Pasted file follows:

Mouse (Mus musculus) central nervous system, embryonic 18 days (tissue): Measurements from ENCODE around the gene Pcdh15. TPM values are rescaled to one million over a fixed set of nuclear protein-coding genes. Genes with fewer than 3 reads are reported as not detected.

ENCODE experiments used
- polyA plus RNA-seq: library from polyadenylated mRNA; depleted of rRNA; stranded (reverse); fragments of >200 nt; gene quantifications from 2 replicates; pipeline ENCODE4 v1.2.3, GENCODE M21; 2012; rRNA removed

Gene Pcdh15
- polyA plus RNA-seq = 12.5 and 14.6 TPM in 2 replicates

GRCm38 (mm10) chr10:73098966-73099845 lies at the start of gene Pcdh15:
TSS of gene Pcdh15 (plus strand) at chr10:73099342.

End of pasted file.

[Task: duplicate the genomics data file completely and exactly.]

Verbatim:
Mouse (Mus musculus) central nervous system, embryonic 18 days (tissue): Measurements from ENCODE around the gene Pcdh15. TPM values are rescaled to one million over a fixed set of nuclear protein-coding genes. Genes with fewer than 3 reads are reported as not detected.

ENCODE experiments used
- polyA plus RNA-seq: library from polyadenylated mRNA; depleted of rRNA; stranded (reverse); fragments of >200 nt; gene quantifications from 2 replicates; pipeline ENCODE4 v1.2.3, GENCODE M21; 2012; rRNA removed

Gene Pcdh15
- polyA plus RNA-seq = 12.5 and 14.6 TPM in 2 replicates

GRCm38 (mm10) chr10:73098966-73099845 lies at the start of gene Pcdh15:
TSS of gene Pcdh15 (plus strand) at chr10:73099342.